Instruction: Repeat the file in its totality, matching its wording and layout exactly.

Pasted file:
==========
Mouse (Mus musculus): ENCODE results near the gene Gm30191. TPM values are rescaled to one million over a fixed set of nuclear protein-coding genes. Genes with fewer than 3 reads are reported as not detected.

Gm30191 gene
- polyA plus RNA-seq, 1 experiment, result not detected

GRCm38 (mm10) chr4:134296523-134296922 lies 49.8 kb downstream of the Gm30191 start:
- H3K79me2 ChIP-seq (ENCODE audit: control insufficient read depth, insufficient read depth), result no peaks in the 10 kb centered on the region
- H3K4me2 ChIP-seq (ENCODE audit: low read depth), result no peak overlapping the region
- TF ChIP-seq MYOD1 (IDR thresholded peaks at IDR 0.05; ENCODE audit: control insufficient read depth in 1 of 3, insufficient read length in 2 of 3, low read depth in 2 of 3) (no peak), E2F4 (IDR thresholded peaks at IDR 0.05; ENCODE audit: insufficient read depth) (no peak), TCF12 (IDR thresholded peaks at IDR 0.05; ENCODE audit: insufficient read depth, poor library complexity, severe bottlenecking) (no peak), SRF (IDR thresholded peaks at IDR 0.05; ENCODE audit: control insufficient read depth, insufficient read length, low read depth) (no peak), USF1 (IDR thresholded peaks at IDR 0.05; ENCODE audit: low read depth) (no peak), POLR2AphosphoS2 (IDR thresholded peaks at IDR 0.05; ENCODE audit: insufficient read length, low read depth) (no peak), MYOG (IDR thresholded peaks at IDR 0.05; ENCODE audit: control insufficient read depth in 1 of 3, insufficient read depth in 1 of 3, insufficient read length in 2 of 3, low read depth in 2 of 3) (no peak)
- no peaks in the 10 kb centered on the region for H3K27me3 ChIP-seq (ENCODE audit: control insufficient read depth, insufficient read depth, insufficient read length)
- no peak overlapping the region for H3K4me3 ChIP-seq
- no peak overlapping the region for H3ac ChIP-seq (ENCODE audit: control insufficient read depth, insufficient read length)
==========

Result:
Mouse (Mus musculus): ENCODE results near the gene Gm30191. TPM values are rescaled to one million over a fixed set of nuclear protein-coding genes. Genes with fewer than 3 reads are reported as not detected.

Gm30191 gene
- polyA plus RNA-seq, 1 experiment, result not detected

GRCm38 (mm10) chr4:134296523-134296922 lies 49.8 kb downstream of the Gm30191 start:
- H3K79me2 ChIP-seq (ENCODE audit: control insufficient read depth, insufficient read depth), result no peaks in the 10 kb centered on the region
- H3K4me2 ChIP-seq (ENCODE audit: low read depth), result no peak overlapping the region
- TF ChIP-seq MYOD1 (IDR thresholded peaks at IDR 0.05; ENCODE audit: control insufficient read depth in 1 of 3, insufficient read length in 2 of 3, low read depth in 2 of 3) (no peak), E2F4 (IDR thresholded peaks at IDR 0.05; ENCODE audit: insufficient read depth) (no peak), TCF12 (IDR thresholded peaks at IDR 0.05; ENCODE audit: insufficient read depth, poor library complexity, severe bottlenecking) (no peak), SRF (IDR thresholded peaks at IDR 0.05; ENCODE audit: control insufficient read depth, insufficient read length, low read depth) (no peak), USF1 (IDR thresholded peaks at IDR 0.05; ENCODE audit: low read depth) (no peak), POLR2AphosphoS2 (IDR thresholded peaks at IDR 0.05; ENCODE audit: insufficient read length, low read depth) (no peak), MYOG (IDR thresholded peaks at IDR 0.05; ENCODE audit: control insufficient read depth in 1 of 3, insufficient read depth in 1 of 3, insufficient read length in 2 of 3, low read depth in 2 of 3) (no peak)
- no peaks in the 10 kb centered on the region for H3K27me3 ChIP-seq (ENCODE audit: control insufficient read depth, insufficient read depth, insufficient read length)
- no peak overlapping the region for H3K4me3 ChIP-seq
- no peak overlapping the region for H3ac ChIP-seq (ENCODE audit: control insufficient read depth, insufficient read length)